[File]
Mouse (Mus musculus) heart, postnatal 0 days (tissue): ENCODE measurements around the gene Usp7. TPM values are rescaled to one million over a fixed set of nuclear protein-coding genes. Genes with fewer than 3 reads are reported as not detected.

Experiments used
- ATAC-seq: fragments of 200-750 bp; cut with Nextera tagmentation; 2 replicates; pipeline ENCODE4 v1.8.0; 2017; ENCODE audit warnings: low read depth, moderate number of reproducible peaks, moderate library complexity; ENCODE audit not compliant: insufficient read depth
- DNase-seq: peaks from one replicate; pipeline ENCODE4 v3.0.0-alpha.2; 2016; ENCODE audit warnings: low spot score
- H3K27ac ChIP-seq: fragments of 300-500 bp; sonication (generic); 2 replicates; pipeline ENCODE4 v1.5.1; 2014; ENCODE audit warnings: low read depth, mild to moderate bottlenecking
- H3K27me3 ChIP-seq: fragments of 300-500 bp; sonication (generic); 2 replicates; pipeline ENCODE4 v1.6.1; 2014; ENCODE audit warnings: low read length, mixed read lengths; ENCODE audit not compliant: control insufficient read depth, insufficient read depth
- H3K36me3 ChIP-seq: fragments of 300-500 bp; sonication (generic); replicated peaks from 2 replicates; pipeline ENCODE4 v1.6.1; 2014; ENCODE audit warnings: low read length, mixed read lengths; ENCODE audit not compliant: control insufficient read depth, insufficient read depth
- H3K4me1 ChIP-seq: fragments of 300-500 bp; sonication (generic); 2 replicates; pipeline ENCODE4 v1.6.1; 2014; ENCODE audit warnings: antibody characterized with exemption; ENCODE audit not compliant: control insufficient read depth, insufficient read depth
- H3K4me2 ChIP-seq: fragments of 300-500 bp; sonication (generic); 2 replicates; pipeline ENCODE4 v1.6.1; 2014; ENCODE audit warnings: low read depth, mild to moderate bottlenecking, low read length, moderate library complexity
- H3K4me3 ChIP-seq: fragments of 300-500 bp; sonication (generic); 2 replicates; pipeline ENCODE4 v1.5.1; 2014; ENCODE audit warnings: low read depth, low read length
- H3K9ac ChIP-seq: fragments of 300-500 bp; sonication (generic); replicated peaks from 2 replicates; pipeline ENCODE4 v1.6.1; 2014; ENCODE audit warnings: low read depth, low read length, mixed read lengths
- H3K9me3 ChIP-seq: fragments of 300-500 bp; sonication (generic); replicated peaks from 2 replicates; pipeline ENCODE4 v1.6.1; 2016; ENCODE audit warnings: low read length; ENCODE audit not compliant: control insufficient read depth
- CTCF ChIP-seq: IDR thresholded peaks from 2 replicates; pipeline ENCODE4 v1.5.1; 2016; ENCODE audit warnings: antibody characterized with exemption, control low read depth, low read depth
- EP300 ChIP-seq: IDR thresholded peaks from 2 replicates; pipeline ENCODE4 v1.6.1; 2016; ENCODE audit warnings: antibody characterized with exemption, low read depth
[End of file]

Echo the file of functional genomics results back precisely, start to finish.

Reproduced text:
Mouse (Mus musculus) heart, postnatal 0 days (tissue): ENCODE measurements around the gene Usp7. TPM values are rescaled to one million over a fixed set of nuclear protein-coding genes. Genes with fewer than 3 reads are reported as not detected.

Experiments used
- ATAC-seq: fragments of 200-750 bp; cut with Nextera tagmentation; 2 replicates; pipeline ENCODE4 v1.8.0; 2017; ENCODE audit warnings: low read depth, moderate number of reproducible peaks, moderate library complexity; ENCODE audit not compliant: insufficient read depth
- DNase-seq: peaks from one replicate; pipeline ENCODE4 v3.0.0-alpha.2; 2016; ENCODE audit warnings: low spot score
- H3K27ac ChIP-seq: fragments of 300-500 bp; sonication (generic); 2 replicates; pipeline ENCODE4 v1.5.1; 2014; ENCODE audit warnings: low read depth, mild to moderate bottlenecking
- H3K27me3 ChIP-seq: fragments of 300-500 bp; sonication (generic); 2 replicates; pipeline ENCODE4 v1.6.1; 2014; ENCODE audit warnings: low read length, mixed read lengths; ENCODE audit not compliant: control insufficient read depth, insufficient read depth
- H3K36me3 ChIP-seq: fragments of 300-500 bp; sonication (generic); replicated peaks from 2 replicates; pipeline ENCODE4 v1.6.1; 2014; ENCODE audit warnings: low read length, mixed read lengths; ENCODE audit not compliant: control insufficient read depth, insufficient read depth
- H3K4me1 ChIP-seq: fragments of 300-500 bp; sonication (generic); 2 replicates; pipeline ENCODE4 v1.6.1; 2014; ENCODE audit warnings: antibody characterized with exemption; ENCODE audit not compliant: control insufficient read depth, insufficient read depth
- H3K4me2 ChIP-seq: fragments of 300-500 bp; sonication (generic); 2 replicates; pipeline ENCODE4 v1.6.1; 2014; ENCODE audit warnings: low read depth, mild to moderate bottlenecking, low read length, moderate library complexity
- H3K4me3 ChIP-seq: fragments of 300-500 bp; sonication (generic); 2 replicates; pipeline ENCODE4 v1.5.1; 2014; ENCODE audit warnings: low read depth, low read length
- H3K9ac ChIP-seq: fragments of 300-500 bp; sonication (generic); replicated peaks from 2 replicates; pipeline ENCODE4 v1.6.1; 2014; ENCODE audit warnings: low read depth, low read length, mixed read lengths
- H3K9me3 ChIP-seq: fragments of 300-500 bp; sonication (generic); replicated peaks from 2 replicates; pipeline ENCODE4 v1.6.1; 2016; ENCODE audit warnings: low read length; ENCODE audit not compliant: control insufficient read depth
- CTCF ChIP-seq: IDR thresholded peaks from 2 replicates; pipeline ENCODE4 v1.5.1; 2016; ENCODE audit warnings: antibody characterized with exemption, control low read depth, low read depth
- EP300 ChIP-seq: IDR thresholded peaks from 2 replicates; pipeline ENCODE4 v1.6.1; 2016; ENCODE audit warnings: antibody characterized with exemption, low read depth